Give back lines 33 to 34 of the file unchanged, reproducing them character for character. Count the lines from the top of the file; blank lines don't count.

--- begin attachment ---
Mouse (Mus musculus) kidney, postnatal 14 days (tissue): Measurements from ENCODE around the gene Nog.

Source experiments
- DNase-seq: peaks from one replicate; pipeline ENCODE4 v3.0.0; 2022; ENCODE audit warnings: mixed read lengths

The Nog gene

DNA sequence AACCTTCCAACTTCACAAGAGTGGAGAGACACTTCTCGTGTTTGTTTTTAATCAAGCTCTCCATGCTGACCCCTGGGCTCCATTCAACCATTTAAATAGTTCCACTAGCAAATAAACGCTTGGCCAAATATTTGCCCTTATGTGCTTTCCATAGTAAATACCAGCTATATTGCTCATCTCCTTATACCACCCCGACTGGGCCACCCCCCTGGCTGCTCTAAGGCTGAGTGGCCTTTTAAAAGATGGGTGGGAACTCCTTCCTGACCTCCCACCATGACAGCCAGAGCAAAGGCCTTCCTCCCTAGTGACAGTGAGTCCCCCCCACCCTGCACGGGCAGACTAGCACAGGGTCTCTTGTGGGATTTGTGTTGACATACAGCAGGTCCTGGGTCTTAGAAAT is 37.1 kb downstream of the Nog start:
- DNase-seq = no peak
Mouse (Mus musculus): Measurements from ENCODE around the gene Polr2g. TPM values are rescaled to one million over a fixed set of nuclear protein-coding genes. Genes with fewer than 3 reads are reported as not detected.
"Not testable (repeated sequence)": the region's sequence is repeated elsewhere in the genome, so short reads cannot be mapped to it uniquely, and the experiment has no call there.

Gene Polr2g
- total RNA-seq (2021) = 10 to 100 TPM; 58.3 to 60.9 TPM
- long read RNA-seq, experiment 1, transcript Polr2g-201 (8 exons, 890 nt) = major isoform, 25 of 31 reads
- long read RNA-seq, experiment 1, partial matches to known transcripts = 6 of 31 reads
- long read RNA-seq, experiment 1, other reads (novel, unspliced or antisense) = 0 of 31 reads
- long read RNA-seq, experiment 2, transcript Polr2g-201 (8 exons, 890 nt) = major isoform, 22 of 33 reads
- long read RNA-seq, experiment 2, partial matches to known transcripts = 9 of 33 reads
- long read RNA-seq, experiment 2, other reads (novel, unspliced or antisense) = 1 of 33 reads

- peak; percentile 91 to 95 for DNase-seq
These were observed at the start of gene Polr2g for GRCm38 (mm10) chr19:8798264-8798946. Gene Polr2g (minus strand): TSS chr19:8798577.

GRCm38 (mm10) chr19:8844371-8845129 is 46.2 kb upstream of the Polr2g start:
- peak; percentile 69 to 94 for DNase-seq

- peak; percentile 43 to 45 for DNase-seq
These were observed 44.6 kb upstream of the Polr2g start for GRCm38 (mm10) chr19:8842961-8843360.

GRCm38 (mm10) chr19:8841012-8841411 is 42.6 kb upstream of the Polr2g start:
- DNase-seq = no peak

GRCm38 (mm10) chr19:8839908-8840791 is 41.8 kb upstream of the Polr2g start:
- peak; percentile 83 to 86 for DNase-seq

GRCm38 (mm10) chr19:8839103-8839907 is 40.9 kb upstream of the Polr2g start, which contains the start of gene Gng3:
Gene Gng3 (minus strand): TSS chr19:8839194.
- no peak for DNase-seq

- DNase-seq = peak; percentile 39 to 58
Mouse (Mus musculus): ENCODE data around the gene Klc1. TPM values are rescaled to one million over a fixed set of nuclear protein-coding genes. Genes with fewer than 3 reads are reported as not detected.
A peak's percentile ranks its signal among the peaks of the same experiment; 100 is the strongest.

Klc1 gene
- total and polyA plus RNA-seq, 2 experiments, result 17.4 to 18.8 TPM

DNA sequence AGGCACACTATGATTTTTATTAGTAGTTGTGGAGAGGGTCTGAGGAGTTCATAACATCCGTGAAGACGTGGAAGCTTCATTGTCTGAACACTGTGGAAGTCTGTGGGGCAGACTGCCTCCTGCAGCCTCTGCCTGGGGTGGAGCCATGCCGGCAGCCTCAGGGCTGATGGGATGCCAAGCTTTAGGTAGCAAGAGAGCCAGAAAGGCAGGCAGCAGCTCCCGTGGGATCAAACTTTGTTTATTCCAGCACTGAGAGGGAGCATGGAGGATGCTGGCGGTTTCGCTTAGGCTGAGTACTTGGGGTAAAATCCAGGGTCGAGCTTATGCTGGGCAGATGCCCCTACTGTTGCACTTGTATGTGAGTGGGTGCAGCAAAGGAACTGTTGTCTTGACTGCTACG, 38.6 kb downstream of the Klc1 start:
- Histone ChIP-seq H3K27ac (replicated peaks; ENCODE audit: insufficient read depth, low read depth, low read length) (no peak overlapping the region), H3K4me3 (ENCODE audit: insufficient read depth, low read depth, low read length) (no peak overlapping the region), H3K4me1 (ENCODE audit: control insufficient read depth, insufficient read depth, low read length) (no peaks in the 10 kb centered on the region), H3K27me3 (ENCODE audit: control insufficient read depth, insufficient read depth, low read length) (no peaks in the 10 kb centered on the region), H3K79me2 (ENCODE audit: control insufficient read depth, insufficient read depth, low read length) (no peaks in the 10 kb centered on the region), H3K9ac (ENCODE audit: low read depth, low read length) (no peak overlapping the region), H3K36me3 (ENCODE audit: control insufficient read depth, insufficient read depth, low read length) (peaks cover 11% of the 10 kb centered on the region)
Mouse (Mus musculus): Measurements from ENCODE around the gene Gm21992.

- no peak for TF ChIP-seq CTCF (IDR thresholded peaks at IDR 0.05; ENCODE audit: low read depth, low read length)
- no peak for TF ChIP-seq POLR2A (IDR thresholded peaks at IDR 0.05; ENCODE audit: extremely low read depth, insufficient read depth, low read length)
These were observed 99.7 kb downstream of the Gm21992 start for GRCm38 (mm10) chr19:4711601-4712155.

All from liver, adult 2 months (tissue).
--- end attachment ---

Klc1 gene
- total and polyA plus RNA-seq, 2 experiments, result 17.4 to 18.8 TPM